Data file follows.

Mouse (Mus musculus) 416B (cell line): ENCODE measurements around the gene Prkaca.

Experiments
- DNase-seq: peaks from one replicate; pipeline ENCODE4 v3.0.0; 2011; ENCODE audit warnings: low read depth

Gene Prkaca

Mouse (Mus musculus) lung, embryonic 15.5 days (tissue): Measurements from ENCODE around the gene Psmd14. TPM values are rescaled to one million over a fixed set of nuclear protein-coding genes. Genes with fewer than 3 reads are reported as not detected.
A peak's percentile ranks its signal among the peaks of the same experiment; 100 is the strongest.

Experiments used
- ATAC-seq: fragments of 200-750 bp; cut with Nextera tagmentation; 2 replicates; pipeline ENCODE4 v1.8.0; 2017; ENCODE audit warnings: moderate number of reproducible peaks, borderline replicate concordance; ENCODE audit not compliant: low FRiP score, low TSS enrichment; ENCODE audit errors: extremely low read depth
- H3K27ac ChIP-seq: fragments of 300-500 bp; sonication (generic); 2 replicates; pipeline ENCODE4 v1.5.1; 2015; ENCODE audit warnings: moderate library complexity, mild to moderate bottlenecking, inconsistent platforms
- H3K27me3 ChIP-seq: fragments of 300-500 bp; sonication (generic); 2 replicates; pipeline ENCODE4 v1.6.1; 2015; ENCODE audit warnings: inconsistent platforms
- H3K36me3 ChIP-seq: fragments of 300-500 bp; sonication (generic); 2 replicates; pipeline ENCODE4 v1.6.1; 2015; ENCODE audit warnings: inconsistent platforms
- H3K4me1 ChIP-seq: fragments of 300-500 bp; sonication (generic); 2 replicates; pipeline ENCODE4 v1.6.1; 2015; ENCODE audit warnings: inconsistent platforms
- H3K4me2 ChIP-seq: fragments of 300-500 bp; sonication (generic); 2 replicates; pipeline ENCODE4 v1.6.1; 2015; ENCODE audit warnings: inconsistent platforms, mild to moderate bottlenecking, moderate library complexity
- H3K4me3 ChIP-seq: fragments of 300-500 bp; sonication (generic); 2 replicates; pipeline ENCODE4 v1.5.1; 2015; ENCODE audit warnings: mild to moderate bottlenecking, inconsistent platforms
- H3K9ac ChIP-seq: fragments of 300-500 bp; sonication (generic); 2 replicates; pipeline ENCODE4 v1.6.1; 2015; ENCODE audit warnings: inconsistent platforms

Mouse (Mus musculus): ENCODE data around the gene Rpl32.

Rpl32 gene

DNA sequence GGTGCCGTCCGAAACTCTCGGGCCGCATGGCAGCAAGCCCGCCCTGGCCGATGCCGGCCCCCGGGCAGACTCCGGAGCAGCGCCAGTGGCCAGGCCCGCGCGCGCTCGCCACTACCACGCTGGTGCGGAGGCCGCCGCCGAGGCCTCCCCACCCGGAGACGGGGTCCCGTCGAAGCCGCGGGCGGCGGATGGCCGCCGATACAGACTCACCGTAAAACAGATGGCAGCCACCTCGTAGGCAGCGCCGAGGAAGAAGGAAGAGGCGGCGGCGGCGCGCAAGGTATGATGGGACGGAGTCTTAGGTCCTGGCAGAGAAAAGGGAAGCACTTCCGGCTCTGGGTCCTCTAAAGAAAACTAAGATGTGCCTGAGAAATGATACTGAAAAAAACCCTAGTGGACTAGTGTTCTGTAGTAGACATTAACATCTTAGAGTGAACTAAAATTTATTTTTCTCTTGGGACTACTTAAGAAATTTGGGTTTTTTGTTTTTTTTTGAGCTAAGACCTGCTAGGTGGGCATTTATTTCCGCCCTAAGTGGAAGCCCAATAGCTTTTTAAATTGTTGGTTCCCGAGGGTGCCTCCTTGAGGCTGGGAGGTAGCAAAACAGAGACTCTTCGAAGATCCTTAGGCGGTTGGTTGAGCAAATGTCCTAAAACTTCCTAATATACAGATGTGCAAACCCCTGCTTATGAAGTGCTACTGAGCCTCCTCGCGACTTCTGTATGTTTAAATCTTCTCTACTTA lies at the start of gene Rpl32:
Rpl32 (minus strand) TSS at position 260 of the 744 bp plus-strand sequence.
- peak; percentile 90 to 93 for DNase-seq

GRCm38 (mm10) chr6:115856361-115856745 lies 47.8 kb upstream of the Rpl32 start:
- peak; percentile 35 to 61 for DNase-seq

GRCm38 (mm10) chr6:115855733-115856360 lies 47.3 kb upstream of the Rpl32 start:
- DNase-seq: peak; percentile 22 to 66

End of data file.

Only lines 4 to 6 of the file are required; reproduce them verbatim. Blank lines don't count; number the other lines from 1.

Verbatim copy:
Gene Prkaca

Mouse (Mus musculus) lung, embryonic 15.5 days (tissue): Measurements from ENCODE around the gene Psmd14. TPM values are rescaled to one million over a fixed set of nuclear protein-coding genes. Genes with fewer than 3 reads are reported as not detected.
A peak's percentile ranks its signal among the peaks of the same experiment; 100 is the strongest.